'Jack Nestor' by James Fennell
from The Vanishing Ireland Project
When the British government conducted its first Ordnance Survey of Ireland in the late 1830s, one of the jobs their surveyors had to consider was what to name the miscellaneous landmarks across the country. When confronted by a one arch stone bridge over MacDuagh's River in the Co. Clare townland of Maghera, one such surveyor scribbled the name "Nestor's Bridge" on his map. It is not known where the Nestor family originated but this bridge alone suggests that they have been making an impact on the Clare landscape at least since early Victorian times.
Fast forward to the 21st century and Jack Nestor is slaloming a Caterpillar between traffic cones and piles of rubble on a road outside the village of Kilfenora. He makes for quite a sight twixt the big Russian hat and his friendly spectacles. Jack is one of the Clare County Council workers assigned to the widening of this particular road which serves as one of the principal gateways into the sumptuous 'otherworld' countryside that is the Burren.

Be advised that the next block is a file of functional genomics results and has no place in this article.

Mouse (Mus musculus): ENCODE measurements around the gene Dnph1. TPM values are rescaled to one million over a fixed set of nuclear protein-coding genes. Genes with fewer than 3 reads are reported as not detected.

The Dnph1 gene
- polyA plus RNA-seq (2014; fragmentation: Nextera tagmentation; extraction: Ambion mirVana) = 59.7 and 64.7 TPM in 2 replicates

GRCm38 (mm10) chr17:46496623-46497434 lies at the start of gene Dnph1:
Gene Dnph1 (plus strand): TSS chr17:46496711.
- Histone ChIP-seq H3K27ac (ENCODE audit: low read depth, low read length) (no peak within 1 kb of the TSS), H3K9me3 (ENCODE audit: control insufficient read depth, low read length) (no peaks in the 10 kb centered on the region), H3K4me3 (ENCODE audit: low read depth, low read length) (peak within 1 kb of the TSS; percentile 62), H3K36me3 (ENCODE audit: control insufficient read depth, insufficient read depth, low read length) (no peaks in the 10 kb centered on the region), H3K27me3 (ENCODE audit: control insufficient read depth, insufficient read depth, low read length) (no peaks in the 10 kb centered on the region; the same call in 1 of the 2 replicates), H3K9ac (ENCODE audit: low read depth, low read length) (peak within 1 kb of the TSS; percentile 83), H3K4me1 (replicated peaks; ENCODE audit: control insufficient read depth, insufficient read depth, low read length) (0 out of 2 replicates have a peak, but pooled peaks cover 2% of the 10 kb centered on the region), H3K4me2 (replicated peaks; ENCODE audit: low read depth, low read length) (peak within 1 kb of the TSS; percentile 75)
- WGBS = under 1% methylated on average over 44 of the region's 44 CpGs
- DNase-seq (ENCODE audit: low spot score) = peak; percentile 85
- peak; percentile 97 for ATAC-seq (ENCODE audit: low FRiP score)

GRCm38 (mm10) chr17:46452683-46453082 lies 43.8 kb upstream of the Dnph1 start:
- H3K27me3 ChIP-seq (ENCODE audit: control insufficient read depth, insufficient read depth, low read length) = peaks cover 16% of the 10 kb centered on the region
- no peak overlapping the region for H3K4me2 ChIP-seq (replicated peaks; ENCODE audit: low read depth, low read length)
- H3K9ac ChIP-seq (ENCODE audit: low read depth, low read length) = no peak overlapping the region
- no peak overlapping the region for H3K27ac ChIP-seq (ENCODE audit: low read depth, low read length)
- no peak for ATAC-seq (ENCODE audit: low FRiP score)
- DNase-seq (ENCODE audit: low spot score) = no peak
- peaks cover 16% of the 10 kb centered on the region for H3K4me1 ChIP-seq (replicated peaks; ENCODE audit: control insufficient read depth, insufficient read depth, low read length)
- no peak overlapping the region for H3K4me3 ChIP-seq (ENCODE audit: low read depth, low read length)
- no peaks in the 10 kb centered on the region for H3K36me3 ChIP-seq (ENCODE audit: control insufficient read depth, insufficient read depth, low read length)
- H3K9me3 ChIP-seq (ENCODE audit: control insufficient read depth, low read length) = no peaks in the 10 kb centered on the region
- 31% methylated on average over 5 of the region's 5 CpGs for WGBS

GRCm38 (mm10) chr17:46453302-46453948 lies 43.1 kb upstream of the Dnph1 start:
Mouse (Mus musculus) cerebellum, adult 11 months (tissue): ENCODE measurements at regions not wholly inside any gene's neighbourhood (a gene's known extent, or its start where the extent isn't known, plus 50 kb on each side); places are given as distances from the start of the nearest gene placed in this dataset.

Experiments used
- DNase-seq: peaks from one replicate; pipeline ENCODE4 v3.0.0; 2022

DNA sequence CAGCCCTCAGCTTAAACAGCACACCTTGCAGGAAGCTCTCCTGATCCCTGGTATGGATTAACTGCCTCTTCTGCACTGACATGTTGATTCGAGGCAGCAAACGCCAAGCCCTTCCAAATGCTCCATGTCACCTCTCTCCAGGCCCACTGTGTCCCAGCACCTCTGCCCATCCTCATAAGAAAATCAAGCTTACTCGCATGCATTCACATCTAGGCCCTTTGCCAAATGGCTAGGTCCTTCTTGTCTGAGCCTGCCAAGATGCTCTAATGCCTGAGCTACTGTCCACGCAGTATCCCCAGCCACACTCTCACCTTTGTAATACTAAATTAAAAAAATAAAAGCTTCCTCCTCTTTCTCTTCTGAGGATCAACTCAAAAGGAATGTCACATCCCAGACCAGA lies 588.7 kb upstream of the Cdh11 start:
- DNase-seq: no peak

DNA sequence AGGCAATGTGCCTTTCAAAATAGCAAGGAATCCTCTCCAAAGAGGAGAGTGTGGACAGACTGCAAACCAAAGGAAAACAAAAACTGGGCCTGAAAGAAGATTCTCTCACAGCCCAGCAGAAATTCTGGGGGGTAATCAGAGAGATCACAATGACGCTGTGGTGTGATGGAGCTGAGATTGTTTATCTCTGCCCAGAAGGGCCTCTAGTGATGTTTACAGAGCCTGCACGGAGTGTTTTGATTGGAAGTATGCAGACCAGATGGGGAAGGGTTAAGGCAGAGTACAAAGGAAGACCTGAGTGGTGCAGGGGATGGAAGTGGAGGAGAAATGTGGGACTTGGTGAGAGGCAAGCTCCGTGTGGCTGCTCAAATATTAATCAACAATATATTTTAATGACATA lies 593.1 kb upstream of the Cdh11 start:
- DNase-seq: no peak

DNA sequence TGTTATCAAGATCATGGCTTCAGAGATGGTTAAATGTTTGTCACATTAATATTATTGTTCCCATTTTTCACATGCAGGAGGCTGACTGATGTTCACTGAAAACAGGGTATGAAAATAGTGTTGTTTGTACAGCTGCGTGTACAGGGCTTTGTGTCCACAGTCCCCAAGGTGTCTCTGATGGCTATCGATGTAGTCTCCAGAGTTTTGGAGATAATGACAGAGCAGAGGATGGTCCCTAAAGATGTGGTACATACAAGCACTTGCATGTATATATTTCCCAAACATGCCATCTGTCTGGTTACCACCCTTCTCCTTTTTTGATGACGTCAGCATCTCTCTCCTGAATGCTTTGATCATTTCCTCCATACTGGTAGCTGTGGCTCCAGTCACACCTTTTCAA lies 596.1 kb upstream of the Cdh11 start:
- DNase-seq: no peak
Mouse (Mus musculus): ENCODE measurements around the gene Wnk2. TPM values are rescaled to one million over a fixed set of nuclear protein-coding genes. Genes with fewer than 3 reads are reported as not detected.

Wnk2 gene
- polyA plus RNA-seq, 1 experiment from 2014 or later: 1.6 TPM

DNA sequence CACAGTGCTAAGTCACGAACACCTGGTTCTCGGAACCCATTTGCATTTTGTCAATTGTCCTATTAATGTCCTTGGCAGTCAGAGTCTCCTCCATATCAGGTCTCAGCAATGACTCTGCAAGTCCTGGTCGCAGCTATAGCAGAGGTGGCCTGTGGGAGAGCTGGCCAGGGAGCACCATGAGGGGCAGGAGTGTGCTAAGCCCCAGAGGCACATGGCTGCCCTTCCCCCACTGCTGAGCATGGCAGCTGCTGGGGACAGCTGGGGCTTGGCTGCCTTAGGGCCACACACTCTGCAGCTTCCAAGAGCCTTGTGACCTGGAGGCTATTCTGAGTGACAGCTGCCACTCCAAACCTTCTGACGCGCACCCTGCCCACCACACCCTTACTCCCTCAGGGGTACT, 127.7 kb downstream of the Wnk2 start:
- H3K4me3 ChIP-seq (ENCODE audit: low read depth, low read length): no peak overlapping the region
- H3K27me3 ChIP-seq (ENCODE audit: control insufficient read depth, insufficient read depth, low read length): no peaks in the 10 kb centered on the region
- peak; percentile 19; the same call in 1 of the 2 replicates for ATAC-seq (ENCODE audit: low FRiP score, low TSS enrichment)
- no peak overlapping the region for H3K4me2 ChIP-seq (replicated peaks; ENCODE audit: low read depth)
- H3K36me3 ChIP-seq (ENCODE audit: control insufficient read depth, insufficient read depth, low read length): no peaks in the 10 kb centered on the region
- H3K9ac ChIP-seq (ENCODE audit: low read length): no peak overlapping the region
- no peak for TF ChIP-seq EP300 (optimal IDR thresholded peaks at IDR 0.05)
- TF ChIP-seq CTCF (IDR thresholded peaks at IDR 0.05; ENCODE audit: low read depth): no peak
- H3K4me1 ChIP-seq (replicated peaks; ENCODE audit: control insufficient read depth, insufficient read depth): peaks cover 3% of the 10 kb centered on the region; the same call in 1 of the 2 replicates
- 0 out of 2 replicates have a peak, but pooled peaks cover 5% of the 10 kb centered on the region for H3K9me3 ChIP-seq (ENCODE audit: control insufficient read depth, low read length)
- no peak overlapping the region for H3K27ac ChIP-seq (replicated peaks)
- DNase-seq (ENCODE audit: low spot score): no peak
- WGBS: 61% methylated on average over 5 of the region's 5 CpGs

Jack's Two Fingered Salute
Jack's loyal service to the Council has not gone unnoticed. In 2005 they gave him a brand new house. But Jack didn't enjoy his brand new house. "I couldn't settle down at all in it", he says, shaking his head. He preferred to live in the 100-year-old stone cottage above Kilfenora where he and his brother grew up in the 1950s. And that is where he lives today. To the rear of this ancestral home is a field where Jack keeps his pride and joy, a small herd of Belgian Blue heifers. Every morning and evening Jack goes out to check they are all still walking straight. And once a year he brings them to the mart and sells them to the highest bidder. Some of his earnings are likely to find their way into Vaughan's of Kilfenora to which fine premises Jack is an occasional visitor.